Murky Future for District Separation Negotiations


The future of negotiations between Malibu and Santa Monica over a possible separation of school districts has been thrown into doubt after a series of events over the last week, culminating with the resignation of one of Malibu’s negotiation team members.

The Santa Monica-Malibu Unified School District (SMMUSD) sent out a notice last Thursday evening, April 14, that the negotiations meeting scheduled for Thursday night would not be attended by the three representatives from Santa Monica, who cited a lawsuit filed against the City of Santa Monica as their reason for boycotting the meeting. The notice went out less than two hours before the meeting was scheduled to begin.

Tom Larmore, Paul Silvern and Debbie Mulvaney, the Santa Monica negotiating committee representatives, sent a letter to SMMUSD administrators Thursday to inform them of the decision, according to information provided by SMMUSD spokespeople. 

The committee was scheduled to have its second official meeting to decide terms of separation of the SMMUSD into two districts, one serving Santa Monica and the other serving Malibu. The committee’s 60-day clock had already begun counting down.

The Malibu committee was made up of Malibu Mayor Laura Rosenthal, attorney Kevin Shenkman and AMPS COO Manel Sweetmore. Shenkman is also an attorney representing plaintiffs in the suit.

According to information from SMMUSD spokespeople, the catalyzing issue leading to the freeze in negotiations was the lawsuit filed against the City of Santa Monica.

The fact that AMPS was a plaintiff in the suit caused great concern in Santa Monica.

According to the district’s release, “the concern of the Santa Monica committee members is that the complaint was filed by Advocates for Malibu Public Schools (AMPS), along with other parties, against the City of Santa Monica, and it asks the court to declare that the Santa Monica City Charter provision specifying at-large elections to the school board is in violation of the California Voting Rights Act (CVRA) and the equal protection clause of the California Constitution.”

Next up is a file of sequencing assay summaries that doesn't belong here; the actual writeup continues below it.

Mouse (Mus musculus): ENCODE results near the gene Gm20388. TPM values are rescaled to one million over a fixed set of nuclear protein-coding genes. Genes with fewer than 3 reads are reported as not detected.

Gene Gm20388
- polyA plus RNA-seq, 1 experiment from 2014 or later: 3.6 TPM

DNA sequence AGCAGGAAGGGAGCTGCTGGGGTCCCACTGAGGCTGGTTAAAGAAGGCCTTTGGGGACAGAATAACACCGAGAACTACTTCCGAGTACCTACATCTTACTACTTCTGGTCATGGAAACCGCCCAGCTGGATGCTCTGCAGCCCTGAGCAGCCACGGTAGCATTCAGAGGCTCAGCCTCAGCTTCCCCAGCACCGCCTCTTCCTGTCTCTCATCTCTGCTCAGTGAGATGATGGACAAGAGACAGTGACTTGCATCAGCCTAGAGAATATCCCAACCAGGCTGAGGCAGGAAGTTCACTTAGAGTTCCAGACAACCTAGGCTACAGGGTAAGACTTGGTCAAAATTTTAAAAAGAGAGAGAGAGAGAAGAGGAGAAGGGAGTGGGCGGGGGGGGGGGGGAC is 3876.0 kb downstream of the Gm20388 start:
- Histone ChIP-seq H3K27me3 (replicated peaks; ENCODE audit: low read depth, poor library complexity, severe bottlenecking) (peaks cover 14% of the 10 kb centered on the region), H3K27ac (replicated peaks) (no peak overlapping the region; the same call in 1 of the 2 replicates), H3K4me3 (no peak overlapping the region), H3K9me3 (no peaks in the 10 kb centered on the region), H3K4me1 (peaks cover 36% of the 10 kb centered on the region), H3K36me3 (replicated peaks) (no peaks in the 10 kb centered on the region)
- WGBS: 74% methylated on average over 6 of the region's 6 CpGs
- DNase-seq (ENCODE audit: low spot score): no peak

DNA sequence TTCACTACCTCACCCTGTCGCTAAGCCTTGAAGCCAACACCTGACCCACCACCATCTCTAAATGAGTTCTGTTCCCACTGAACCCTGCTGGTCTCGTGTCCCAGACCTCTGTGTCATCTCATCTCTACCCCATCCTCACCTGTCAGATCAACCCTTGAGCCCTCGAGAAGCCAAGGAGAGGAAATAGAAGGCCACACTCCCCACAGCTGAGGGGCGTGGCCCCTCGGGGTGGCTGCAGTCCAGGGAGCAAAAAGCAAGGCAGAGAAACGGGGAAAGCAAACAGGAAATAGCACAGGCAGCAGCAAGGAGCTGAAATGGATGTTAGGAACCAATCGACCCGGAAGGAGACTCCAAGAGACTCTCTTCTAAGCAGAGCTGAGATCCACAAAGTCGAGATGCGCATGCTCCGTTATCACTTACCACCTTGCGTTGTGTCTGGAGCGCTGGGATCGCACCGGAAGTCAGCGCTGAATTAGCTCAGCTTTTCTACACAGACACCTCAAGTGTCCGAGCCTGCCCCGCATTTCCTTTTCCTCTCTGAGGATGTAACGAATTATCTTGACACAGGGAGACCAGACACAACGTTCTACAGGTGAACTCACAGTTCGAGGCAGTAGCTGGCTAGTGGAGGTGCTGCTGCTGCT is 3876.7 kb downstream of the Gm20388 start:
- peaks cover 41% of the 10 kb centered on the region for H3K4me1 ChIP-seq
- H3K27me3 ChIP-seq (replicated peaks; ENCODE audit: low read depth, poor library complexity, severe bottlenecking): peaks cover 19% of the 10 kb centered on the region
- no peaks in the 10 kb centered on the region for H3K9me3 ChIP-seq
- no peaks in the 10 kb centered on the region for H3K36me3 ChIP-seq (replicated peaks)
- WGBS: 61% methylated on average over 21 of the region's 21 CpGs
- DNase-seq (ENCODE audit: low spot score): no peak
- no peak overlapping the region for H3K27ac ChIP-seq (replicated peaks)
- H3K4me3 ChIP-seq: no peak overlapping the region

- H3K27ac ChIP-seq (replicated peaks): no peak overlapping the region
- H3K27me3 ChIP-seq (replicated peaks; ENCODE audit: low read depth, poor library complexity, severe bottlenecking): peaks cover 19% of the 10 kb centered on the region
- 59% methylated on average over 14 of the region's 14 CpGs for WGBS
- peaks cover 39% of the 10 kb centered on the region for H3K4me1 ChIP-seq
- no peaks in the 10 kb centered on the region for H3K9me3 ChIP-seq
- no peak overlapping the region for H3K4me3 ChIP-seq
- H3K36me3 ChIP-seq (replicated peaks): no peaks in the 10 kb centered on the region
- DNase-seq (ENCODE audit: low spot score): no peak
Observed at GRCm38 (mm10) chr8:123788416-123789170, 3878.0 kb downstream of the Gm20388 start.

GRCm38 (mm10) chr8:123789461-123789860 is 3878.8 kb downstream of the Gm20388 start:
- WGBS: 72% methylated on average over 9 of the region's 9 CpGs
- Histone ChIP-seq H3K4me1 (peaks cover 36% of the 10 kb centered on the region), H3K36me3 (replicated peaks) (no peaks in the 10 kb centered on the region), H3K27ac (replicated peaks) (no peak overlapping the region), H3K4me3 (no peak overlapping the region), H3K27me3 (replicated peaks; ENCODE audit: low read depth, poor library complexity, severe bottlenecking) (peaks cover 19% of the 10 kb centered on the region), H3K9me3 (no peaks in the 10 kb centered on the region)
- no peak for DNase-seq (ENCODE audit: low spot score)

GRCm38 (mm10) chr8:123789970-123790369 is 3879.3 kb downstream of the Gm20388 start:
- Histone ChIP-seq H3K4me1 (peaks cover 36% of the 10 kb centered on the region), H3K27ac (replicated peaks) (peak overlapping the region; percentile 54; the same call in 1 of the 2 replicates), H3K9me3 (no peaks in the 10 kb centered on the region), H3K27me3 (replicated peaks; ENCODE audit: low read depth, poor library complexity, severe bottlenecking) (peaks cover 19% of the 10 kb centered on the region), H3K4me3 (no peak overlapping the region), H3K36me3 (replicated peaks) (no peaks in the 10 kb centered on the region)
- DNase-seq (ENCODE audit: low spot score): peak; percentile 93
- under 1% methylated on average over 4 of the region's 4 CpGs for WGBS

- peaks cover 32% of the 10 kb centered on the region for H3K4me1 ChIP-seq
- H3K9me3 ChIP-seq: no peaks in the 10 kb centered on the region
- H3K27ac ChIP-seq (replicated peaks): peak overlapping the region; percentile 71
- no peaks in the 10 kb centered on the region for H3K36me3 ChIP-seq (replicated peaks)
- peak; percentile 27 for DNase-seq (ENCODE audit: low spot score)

Shenkman, who resigned from the committee, did not mince words when discussing the actions of his Santa Monican counterparts.

“I think that in order to retaliate against us in this way, the Santa Monica folks had to really contrive some connection between the two, to try to justify their retaliation,” Shenkman said. “But it is what it is.”

Shenkman said that the school district engaged in “overarching deception” in its press release Thursday, because “the lawsuit is not against the school district.”

“I think that it’s, at a minimum, contrived to try to come up with some way that this is connected to the school district, much less the financial terms of a split between Santa Monica and Malibu,” Shenkman said.

Rosenthal, who confirmed she was not aware of the lawsuit before reading about it after news broke, had a slightly different perspective about how negotiations fell apart Thursday.

“What’s done is done, and it’s hard to judge whether anyone is justified to [boycott negotiations],” Rosenthal said. “I don’t know what I would have done in their shoes, but the important thing to me is that they’re willing to negotiate now and build back the trust.”

Larmore said that Shenkman’s resignation and AMPS’ decision to pull out of the lawsuit are “very positive things.”

“They certainly will help,” Larmore said. “Help a great deal, I think.”

Both Larmore and Shenkman alluded to some hurt feelings caused by the suit and fallout from its filing.

“It was all a complete surprise to us, and we’ve been working very hard, I think, to establish a sense of collaboration between negotiators and this was completely outside that realm,” Larmore said. 

On the other side, Shenkman said Santa Monica committee members “ran afoul” of a ground rule that stated: “When discussing the committee’s work with reporters, committee members will try not to blame or criticize each other.”

“They put out a press release that assigned motivations to me, personally, and secondarily to Manel Sweetmore, that were incorrect and disparaging, and they weren’t supposed to do that, but apparently they didn’t take seriously their agreement in that respect,” Shenkman said.

Rosenthal, however, remained positive.

“I am optimistic that we’re going to get back on track, and I really believe that,” Rosenthal said.

The three members of the Santa Monica team will present a report discussing the future of the negotiation process at the Thursday, May 5, School Board meeting.